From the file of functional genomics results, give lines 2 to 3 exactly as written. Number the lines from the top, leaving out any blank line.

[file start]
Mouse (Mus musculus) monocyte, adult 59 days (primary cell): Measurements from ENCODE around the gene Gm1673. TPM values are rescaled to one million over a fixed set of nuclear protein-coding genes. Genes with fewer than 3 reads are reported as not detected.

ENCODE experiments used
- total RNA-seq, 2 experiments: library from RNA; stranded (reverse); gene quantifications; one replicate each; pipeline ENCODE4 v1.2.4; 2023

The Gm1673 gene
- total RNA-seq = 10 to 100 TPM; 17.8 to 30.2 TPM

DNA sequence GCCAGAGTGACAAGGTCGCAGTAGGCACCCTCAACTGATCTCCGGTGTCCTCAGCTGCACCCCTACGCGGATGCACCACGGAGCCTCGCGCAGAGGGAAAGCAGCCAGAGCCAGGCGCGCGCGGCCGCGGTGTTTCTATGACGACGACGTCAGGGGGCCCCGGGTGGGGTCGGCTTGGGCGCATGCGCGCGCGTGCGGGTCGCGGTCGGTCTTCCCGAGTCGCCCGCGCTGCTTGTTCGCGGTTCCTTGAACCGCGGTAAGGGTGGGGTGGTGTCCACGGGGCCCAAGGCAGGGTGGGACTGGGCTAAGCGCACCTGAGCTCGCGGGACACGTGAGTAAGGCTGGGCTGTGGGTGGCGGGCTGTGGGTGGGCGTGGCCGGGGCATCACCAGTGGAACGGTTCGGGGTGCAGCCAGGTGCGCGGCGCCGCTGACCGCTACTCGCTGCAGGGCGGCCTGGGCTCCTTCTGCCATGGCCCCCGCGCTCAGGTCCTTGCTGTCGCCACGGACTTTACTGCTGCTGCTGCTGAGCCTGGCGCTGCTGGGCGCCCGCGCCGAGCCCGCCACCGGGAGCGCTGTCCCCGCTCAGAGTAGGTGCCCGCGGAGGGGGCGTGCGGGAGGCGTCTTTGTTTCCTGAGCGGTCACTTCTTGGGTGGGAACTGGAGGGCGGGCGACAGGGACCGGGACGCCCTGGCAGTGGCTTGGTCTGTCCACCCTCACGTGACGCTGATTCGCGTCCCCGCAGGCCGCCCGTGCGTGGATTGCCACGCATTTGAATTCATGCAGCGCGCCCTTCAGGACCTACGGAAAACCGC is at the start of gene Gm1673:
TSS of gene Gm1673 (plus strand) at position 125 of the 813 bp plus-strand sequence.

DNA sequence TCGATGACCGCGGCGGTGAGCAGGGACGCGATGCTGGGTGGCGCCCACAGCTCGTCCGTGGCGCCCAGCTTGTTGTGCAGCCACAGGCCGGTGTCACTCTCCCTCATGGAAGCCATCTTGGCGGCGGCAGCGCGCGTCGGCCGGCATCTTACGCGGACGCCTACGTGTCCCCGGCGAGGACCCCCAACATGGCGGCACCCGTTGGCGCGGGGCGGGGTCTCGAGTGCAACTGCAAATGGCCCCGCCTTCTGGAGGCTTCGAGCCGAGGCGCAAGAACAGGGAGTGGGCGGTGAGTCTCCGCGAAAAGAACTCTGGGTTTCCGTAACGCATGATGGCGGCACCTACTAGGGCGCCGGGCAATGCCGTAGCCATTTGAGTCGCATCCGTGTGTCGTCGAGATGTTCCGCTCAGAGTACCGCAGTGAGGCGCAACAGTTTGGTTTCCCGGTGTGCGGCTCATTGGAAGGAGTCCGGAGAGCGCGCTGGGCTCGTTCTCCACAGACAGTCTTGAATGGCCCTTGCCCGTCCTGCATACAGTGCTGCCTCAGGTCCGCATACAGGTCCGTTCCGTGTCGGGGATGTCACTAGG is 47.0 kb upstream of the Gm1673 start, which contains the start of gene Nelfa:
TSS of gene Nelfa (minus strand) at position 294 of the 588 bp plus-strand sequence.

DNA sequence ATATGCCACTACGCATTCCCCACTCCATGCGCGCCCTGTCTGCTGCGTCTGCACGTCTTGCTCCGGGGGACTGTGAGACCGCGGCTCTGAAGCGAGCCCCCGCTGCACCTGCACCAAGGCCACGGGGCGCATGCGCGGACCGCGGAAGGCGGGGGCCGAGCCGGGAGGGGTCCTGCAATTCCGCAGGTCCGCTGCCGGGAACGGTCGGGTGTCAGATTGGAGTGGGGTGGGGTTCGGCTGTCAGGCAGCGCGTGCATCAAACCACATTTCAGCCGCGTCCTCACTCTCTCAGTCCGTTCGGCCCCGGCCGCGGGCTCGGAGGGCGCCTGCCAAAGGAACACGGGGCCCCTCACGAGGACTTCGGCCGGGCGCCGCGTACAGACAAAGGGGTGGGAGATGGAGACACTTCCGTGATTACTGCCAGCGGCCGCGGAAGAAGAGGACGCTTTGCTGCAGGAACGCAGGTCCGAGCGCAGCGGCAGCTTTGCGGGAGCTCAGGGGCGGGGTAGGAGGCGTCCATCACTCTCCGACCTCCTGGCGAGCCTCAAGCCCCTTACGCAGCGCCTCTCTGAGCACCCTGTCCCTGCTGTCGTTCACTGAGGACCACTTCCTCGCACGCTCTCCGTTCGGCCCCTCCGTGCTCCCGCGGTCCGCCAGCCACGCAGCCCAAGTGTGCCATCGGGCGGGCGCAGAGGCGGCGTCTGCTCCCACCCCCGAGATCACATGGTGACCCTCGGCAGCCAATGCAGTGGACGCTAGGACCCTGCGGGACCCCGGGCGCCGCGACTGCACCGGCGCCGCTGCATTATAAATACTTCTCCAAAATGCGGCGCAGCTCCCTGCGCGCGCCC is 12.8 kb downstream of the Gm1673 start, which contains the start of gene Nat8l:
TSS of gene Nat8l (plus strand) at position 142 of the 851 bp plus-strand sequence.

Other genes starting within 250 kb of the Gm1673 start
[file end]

ENCODE experiments used
- total RNA-seq, 2 experiments: library from RNA; stranded (reverse); gene quantifications; one replicate each; pipeline ENCODE4 v1.2.4; 2023